The best UX designers go beyond standard aesthetics and functionality. They explore where human behavior and design choices meet, and it’s not always easy to figure out. In this blog, we’ll explore the psychology of design and why understanding the human brain is key to creating compelling user experiences.

psychology of design graphic

Brands can enhance:

  • Digital ads: Emotive imagery, colors, and typography
  • Websites: Layout, navigation, and visual elements
  • Product packaging: Attention-grabbing design, benefit communication
  • Mobile apps: User-friendly interface, intuitive design
  • Social media graphics: Captivating visuals, engaging messaging
  • Email newsletters: Compelling headlines, eye-catching visuals
  • Physical retail environments: Store layout, signage, product placement
  • Branding materials: Logo design, color palettes, typography

From the layout of a website to the color scheme of a mobile app, every design decision influences how users perceive and interact with your brand. At the heart of this process lies a myriad of psychological concepts that shape user experience (UX) and user interface (UI) design. Let’s look at some of the most influential UX principles and see how to apply them to your brand.

Gestalt Principles: Make it Cohesive

You can think of your design like a puzzle. Each element adds a piece to the whole picture. Gestalt Principles include concepts like proximity, similarity, and closure, and these help designers organize things better. This makes for a more visually cohesive and intuitive user experience. For example, designers often group related elements together or enhance navigation.

Proximity: When things are placed close together on a website or app, it communicates “these are related.” This helps businesses guide users to relevant information or actions.

Similarity: Do you use the same color or shape for certain elements throughout your interface? This creates continuity and gives visual clues that the elements are related.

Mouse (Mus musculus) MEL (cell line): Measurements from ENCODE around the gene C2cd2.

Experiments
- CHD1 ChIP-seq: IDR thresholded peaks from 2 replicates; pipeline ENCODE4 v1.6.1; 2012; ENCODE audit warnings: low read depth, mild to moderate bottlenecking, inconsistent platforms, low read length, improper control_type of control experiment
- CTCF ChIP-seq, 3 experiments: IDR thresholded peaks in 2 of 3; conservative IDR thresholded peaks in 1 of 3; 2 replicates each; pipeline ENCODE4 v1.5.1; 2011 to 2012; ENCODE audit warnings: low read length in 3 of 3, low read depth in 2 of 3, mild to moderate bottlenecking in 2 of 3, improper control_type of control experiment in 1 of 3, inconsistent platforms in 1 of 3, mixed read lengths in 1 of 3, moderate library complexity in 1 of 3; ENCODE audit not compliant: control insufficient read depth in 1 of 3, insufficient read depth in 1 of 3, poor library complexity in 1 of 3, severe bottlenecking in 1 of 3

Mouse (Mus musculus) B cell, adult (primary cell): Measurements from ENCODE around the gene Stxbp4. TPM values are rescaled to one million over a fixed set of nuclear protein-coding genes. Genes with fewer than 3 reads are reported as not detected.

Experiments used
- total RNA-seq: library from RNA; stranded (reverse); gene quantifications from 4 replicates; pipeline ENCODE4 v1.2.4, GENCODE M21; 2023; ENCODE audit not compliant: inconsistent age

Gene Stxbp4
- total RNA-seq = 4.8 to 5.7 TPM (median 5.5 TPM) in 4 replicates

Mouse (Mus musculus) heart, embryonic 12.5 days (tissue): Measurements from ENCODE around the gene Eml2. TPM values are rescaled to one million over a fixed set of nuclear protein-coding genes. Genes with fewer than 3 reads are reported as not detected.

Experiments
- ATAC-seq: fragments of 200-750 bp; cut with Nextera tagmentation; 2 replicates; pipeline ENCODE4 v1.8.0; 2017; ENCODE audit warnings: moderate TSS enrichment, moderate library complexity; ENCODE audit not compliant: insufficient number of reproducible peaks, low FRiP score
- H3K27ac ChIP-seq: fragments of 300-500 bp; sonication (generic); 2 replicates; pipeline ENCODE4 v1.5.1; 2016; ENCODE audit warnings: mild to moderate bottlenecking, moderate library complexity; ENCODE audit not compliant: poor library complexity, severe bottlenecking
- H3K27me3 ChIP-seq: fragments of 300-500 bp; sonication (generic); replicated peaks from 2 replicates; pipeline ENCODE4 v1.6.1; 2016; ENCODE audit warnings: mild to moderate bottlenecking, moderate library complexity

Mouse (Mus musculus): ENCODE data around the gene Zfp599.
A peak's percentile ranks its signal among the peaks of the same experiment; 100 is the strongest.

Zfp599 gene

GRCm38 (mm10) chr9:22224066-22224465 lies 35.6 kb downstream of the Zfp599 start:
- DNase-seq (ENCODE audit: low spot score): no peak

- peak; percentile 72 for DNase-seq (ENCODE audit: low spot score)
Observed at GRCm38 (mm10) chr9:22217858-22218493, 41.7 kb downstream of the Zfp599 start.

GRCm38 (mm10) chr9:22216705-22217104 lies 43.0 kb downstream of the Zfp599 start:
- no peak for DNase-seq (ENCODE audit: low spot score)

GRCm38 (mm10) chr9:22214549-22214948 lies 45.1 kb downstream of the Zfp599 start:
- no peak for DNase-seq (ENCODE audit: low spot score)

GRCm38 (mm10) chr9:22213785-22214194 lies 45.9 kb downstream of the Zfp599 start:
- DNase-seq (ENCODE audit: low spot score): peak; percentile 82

Closure: Ever noticed how your brain automatically fills in the blanks in incomplete shapes or patterns? Brands can use this principle to prompt users to mentally complete actions or understand information, making the user experience more engaging and intuitive.

Hick’s Law: Eliminate Options

If you’ve ever felt overwhelmed by too many choices, you’re having a common experience. Especially in today’s world, psychology experts say that decision fatigue is a major problem modern humans face. Worst of all, it often leads people to procrastinate, avoid decisions, or make bad decisions simply because they don’t know what to do.

Hick’s Law suggests that the time it takes for a person to make a decision increases with the number of choices available. In design, this means you should simplify decision-making processes by reducing clutter and providing clear pathways for users. Whether it’s streamlining menu options or offering guided prompts, simplicity is the key to preventing decision fatigue.

Fitts’s Law

This design principle is easiest to understand – the bigger, the better. Fitt’s Law states that the time it takes to move to a target area is a function of the distance to the target and the size of the target. Ok that part sounds confusing, but it’s relatively simple. Designers leverage this concept by making interactive elements like buttons and

links larger and more accessible, especially on touch screens. By prioritizing ease of interaction, designers enhance user efficiency and satisfaction. If elements on a website are hard to see or read, that website automatically becomes less engaging.